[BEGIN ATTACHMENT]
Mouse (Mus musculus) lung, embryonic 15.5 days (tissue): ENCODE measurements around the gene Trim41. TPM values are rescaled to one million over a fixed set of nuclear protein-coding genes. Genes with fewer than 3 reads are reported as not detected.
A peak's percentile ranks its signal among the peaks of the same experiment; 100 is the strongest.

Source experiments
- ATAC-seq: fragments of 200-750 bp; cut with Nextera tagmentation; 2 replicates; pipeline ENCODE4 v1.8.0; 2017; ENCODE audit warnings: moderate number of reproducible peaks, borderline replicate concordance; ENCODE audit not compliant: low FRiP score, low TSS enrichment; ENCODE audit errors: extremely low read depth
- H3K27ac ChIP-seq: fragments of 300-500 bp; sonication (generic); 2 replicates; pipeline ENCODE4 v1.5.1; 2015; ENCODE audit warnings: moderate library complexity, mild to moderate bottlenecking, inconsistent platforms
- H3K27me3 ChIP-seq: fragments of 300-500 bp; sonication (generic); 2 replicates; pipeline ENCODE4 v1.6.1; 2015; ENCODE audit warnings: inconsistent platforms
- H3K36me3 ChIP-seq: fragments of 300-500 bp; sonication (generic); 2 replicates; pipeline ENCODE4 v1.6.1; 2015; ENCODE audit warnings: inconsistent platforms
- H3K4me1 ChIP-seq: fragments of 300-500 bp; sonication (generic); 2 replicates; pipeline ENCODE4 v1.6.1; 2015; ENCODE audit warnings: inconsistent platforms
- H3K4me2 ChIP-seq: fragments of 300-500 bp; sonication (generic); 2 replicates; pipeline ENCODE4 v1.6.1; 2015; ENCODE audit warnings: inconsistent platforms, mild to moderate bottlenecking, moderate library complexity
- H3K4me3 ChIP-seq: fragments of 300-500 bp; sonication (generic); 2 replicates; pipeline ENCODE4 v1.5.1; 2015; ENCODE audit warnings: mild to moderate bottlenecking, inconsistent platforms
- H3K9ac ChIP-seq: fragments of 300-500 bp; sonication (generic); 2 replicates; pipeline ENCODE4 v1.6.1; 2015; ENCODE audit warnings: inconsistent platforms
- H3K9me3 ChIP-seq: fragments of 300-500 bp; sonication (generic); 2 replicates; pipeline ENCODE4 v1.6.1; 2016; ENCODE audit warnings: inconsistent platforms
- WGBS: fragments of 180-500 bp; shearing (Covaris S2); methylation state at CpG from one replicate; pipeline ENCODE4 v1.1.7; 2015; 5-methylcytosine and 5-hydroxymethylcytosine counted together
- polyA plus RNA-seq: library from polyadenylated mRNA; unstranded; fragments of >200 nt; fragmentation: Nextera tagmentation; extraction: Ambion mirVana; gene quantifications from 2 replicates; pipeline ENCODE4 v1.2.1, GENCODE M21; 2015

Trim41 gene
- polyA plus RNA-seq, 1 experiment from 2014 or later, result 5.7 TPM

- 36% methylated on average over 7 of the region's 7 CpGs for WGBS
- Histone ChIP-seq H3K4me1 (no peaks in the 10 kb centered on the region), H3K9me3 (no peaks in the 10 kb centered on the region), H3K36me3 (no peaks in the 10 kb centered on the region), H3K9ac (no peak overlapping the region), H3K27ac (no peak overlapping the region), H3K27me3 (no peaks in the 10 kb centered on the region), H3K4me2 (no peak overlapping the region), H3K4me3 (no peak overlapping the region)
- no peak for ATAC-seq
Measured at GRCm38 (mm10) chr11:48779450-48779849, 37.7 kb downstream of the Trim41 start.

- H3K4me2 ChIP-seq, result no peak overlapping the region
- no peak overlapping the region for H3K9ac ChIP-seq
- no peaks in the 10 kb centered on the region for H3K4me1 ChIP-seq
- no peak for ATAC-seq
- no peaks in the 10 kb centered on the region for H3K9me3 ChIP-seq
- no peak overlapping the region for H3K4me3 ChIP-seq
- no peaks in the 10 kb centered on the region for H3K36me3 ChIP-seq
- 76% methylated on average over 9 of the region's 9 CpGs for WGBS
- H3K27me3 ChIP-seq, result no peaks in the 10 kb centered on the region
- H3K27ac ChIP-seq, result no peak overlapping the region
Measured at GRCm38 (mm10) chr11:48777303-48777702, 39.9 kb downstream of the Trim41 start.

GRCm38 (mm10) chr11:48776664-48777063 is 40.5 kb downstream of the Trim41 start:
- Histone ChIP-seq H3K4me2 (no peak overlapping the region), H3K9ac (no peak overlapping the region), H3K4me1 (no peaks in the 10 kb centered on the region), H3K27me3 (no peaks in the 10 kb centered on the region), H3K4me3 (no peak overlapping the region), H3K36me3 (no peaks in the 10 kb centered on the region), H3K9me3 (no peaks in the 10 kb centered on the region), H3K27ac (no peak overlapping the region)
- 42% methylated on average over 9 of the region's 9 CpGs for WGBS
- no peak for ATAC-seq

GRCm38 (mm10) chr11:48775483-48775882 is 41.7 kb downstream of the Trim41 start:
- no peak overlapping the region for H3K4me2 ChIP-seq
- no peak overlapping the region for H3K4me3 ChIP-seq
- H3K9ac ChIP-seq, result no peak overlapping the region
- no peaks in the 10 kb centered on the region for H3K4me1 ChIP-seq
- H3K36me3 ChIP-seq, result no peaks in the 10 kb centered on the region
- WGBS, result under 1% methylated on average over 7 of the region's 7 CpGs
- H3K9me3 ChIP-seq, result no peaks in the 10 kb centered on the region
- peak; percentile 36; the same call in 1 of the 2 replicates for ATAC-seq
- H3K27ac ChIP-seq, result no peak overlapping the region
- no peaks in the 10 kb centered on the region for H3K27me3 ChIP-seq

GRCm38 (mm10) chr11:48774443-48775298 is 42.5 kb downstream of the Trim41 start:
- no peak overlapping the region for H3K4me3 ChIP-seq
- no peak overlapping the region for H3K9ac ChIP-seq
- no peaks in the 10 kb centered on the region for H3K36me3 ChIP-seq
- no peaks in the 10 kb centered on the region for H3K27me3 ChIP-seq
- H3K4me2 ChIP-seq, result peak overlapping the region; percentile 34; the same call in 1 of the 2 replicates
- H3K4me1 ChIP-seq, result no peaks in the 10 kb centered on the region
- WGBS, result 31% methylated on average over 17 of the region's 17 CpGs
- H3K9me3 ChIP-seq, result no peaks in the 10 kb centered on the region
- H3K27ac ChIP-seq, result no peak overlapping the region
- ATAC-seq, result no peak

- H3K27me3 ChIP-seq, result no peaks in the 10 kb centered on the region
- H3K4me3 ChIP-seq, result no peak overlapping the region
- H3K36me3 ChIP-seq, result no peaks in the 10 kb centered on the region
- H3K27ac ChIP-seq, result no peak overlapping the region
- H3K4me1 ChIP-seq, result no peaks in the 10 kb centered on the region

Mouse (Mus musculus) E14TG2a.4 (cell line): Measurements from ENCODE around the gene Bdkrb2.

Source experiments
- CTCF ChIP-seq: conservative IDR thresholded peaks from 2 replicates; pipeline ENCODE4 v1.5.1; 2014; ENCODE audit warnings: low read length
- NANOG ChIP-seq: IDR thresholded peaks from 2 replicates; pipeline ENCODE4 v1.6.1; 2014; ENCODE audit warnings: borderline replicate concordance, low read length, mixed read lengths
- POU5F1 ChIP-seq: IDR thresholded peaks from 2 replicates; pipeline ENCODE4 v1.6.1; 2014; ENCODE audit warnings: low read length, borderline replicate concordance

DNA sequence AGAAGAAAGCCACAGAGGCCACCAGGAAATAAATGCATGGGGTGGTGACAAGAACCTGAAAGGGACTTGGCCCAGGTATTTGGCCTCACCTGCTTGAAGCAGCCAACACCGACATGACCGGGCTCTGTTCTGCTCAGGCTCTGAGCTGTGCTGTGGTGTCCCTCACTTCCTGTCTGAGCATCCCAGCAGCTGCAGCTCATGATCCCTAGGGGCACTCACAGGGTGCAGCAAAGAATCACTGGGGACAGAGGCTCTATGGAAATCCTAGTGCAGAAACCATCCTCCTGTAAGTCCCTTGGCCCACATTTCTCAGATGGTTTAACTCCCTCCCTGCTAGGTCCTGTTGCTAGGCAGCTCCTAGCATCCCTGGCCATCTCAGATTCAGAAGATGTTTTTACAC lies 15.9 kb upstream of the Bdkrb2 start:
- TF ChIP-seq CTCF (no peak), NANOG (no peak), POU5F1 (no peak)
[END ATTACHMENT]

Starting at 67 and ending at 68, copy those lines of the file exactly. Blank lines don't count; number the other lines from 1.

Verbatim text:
- POU5F1 ChIP-seq: IDR thresholded peaks from 2 replicates; pipeline ENCODE4 v1.6.1; 2014; ENCODE audit warnings: low read length, borderline replicate concordance

DNA sequence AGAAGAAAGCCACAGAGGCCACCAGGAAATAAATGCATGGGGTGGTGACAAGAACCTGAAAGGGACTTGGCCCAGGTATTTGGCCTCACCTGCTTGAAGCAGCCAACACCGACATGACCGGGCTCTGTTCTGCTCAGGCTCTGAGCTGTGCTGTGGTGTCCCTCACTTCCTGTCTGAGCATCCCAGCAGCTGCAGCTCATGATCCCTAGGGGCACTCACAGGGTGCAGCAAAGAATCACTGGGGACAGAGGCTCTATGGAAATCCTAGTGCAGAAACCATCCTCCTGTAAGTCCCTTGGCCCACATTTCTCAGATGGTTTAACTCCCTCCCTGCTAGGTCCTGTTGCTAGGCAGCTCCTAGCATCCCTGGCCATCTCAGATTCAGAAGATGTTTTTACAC lies 15.9 kb upstream of the Bdkrb2 start: